The Internet of Things is rapidly gaining momentum and is moving from hyperbole to reality. Gil Bouhnick, VP of Mobility at ClickSoftware looks at why IoT will become indispensable in the world of field service… perhaps sooner than we may think…
With the Internet of Things (IoT) virtually any object now can have the capability to either process, store or transmit data. From infrastructure to the human body, the connected world provides the opportunity to use sensors to generate information that can be monitored, analysed and acted upon. However, while the IoT is still finding its feet, there’s no denying the positive impact it can have moving forward – not just on businesses but for customers too.
The field service space is anticipated to be one of the early adopters, largely because it currently depends considerably on human mediation between machines, meters and managers
With IoT the opportunities here are vast, ranging from devices that help the emergency services in search and rescue operations to energy companies using predictive technology and smart alerts to help identify problems as early as possible, even preventing them in some cases.
Machine-to-machine communication has been used in the field service industry for years. However, IoT has the capabilities to expand beyond this one-to-one level of communication, sending “smart alerts” to a whole network. For example, an alert may be triggered when a sensor exceeds its temperature threshold. Through this information, the sensor would be able to decide the next steps – whether this can be fixed remotely and if not, to allocate the most suitable worker for the job. The ‘smart’ alert would be able to advise what tools are needed for the job, the skills required, the estimated time it will take to fix and most importantly, how urgent it is.
With the IoT and cloud-based services, remote machines and equipment can send status updates, location information, and other condition-based, servicing data
An example of this is if a sensor identifies a crack in a waste-pipe and feeds this back to the control centre. By alerting that there are signs of erosion, a technician could get to the site and repair the pipe before it bursts. As well as this helping to prevent such issues occurring but it also cuts down the number of inspections that are needed meaning that workers can focus on more urgent repair work.
Not only does predictive technology benefit the business and technician, this also has a huge impact on the customer experience. For example, being able to lessen the number of power cuts or even keeping the customer updated on the progress of getting the power back on.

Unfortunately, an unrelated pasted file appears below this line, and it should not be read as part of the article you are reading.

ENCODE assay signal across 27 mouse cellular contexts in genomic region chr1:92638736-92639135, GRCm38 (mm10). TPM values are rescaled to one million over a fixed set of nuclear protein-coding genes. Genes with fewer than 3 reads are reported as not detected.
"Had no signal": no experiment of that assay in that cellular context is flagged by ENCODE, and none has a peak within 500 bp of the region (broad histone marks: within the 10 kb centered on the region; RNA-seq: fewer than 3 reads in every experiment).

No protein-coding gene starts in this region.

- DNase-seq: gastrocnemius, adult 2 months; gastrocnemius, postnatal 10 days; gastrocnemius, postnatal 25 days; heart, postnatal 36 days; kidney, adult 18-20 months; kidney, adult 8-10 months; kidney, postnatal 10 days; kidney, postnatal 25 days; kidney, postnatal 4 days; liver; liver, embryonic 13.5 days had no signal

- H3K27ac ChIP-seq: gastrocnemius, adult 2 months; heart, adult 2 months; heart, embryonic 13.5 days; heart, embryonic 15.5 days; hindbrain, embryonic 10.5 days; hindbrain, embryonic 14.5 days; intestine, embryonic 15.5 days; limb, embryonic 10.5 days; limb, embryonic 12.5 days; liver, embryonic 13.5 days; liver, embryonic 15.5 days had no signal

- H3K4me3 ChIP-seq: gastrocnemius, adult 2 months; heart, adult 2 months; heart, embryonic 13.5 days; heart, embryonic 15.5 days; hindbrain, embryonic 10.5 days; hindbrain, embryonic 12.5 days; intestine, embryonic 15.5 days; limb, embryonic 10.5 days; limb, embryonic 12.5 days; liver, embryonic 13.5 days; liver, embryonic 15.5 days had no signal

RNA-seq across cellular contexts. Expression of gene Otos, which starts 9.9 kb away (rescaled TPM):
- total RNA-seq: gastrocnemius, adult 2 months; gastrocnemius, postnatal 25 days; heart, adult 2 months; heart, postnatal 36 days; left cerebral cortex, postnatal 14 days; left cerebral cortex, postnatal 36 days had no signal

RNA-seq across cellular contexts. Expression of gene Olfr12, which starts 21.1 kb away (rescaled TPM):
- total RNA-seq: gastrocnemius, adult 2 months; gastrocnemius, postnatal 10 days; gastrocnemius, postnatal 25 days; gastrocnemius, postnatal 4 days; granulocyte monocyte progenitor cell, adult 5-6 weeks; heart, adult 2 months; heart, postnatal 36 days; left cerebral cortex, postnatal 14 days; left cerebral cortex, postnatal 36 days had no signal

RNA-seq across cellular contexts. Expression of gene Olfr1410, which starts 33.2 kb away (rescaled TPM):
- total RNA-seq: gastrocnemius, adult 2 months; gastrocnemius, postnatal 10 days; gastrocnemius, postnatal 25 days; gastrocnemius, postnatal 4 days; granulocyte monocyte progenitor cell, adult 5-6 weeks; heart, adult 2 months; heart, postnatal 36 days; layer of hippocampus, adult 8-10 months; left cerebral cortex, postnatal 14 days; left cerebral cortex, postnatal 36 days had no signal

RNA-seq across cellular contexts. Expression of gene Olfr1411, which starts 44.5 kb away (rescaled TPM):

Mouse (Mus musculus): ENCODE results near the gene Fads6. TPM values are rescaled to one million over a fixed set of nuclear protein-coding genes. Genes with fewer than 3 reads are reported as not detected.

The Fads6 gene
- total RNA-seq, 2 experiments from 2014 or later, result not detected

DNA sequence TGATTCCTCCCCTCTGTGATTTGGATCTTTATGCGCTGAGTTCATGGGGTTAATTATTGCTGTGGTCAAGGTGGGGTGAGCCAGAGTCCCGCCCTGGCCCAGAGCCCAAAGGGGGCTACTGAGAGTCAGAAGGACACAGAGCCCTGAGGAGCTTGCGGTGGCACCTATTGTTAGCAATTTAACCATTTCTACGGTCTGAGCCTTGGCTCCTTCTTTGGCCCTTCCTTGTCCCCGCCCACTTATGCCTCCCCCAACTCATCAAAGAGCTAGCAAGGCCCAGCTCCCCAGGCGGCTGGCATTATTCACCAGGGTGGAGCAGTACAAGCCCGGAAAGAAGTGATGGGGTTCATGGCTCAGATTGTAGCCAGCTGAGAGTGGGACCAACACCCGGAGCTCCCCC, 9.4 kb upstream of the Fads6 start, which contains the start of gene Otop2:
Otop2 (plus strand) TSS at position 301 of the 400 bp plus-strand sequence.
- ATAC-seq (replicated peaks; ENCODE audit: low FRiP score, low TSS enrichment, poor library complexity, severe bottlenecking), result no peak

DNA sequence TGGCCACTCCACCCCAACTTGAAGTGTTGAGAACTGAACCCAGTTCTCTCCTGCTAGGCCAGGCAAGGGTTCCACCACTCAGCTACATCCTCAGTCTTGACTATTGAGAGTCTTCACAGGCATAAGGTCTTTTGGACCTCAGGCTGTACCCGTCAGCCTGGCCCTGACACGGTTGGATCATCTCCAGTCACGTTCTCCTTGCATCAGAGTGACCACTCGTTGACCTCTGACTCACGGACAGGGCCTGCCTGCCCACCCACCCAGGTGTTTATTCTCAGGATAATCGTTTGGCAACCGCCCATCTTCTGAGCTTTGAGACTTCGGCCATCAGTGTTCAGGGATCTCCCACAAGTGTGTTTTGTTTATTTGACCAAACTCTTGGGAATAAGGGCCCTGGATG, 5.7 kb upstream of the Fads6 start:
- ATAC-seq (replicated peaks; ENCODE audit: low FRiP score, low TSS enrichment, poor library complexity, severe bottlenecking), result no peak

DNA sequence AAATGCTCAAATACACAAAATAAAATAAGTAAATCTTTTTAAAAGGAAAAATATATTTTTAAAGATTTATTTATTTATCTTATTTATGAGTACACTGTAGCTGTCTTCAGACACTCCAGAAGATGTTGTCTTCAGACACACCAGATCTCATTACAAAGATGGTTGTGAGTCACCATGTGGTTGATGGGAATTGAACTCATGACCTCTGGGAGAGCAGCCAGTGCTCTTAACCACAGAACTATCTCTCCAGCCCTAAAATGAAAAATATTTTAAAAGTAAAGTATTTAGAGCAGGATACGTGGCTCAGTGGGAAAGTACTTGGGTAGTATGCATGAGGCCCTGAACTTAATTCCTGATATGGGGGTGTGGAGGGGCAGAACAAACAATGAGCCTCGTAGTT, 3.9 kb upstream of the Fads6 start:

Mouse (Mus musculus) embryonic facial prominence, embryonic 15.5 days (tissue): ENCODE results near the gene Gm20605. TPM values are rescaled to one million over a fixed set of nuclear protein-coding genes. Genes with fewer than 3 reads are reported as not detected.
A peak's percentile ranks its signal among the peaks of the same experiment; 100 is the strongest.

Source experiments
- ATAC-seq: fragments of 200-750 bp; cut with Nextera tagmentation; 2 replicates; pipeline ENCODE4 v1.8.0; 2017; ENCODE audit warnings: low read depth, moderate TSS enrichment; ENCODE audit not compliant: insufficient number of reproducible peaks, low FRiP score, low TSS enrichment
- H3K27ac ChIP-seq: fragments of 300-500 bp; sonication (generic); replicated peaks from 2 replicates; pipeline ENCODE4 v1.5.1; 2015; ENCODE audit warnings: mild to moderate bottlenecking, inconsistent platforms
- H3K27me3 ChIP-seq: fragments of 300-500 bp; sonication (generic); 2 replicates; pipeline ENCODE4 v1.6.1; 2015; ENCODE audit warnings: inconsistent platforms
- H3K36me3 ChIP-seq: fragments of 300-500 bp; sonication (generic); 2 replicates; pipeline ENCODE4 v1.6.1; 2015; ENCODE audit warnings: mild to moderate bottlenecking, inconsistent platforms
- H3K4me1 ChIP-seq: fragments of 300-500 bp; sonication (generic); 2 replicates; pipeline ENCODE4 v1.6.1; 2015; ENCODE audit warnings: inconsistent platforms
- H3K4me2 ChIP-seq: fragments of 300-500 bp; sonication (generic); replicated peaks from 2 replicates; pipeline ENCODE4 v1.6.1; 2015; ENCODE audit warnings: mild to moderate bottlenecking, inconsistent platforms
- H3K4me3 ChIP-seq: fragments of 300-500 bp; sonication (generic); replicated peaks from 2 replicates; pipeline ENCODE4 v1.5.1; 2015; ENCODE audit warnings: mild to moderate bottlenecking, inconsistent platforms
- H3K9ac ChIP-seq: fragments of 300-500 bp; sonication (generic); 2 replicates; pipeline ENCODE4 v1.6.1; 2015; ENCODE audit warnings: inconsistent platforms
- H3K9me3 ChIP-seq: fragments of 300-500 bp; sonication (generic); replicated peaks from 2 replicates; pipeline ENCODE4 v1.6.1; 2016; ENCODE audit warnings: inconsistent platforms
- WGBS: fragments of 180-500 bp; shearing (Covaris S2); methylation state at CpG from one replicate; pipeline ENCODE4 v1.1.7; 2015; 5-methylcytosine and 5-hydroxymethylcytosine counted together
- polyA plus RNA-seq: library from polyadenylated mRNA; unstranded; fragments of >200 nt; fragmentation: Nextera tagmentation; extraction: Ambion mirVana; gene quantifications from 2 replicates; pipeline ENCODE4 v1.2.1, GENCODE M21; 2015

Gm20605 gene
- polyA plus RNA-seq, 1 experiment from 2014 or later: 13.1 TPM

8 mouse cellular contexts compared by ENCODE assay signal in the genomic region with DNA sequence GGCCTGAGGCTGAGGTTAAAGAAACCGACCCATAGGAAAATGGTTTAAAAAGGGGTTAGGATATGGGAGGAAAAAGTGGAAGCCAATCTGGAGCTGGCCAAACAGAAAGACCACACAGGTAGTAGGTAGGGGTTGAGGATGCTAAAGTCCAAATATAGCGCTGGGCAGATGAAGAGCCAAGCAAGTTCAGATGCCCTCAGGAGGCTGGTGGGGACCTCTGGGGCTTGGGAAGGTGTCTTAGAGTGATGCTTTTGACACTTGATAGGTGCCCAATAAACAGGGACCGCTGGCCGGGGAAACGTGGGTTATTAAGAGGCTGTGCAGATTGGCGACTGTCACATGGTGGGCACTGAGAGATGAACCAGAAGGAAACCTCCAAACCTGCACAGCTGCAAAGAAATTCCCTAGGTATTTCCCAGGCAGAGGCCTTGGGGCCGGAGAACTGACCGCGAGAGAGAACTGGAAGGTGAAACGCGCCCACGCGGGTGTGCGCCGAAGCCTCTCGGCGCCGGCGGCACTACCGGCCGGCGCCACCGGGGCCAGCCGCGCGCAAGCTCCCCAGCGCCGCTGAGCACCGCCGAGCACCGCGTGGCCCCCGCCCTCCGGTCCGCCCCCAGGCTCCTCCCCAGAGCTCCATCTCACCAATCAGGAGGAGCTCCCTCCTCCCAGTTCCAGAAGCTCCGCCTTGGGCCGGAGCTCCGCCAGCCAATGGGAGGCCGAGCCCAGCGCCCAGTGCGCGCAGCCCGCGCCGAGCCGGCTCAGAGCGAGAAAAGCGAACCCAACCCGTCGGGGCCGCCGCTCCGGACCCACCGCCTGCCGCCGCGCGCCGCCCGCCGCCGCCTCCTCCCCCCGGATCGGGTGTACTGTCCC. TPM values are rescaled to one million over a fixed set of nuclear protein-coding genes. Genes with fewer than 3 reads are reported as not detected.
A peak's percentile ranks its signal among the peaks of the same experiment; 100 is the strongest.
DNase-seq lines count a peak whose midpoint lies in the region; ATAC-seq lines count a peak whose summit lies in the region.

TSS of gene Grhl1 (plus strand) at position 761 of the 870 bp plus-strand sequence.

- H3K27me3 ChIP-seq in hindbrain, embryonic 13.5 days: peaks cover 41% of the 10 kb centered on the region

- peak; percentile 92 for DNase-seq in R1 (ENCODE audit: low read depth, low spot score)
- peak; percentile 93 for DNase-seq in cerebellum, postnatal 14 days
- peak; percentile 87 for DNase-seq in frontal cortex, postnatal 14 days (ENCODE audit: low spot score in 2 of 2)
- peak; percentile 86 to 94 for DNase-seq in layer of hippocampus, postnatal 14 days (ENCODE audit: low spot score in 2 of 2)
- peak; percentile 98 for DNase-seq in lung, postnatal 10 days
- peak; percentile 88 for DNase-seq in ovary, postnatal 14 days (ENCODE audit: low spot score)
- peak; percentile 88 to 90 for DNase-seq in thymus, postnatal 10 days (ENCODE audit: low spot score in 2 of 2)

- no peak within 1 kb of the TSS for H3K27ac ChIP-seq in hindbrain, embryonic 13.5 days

By identifying issues as early as possible and being able to allow resources to focus on more urgent areas can make a real difference to the overall experience. Customers have come to expect an instant response to potential issues and with the increased use of social media, a company’s reputation can suffer if they are not able to respond in an acceptable time, along with the consequences of missing any service level agreements in place. Pre-empting customer complaints is the next evolutionary stage in improving customer service and predictive, smart technology is one of the tools that can help businesses make that next step up and avoid potentially losing over a third of their customers due to poor service.
Driving the IoT, is the use of mobile and smart devices which have steadily become a key part of remote field service. The emergence of wearable technology has the tools capable of taking remote working, communication and convenience to a whole new level.
Combine that with IoT and status messages and updates can be sent directly between machines and the devices worn by technicians, all while they are on the move and keeping their hands free. No longer will technicians working in complex situations have to risk taking their phone out to read a new notification. Actions can now be sent straight to the wrist or smart glasses making them easier to read and act upon, increasing the experience for the worker.
While it is unclear what the scale of adoption of IoT will be, (Morgan Stanley has estimated the number of connected devices will reach 75 billion by 2020, whereas Gartner believes it will be much lower at 26 million), what we are seeing is significant investments in the technology. Take Germany for example, it has poured huge sums of money into what it calls ‘Smart Factories’ that are able to fetch and assemble components without further human inputs. At the same time, Google has paid $3.2 billion for Nest Labs which produces thermostats that can be remotely controlled by smartphones and other connected devices. Here in the UK, the roll-out of smart meters in homes is another step for IoT transitioning from theory to reality.
Whether it is changing how a field technician repairs something or how they work and communicate with people back at the office, the IoT is set to change how the person using devices and systems spend their day. It’s still early days for IoT but it seems to be only good news for the industry, bringing benefits for employees, businesses and the customer.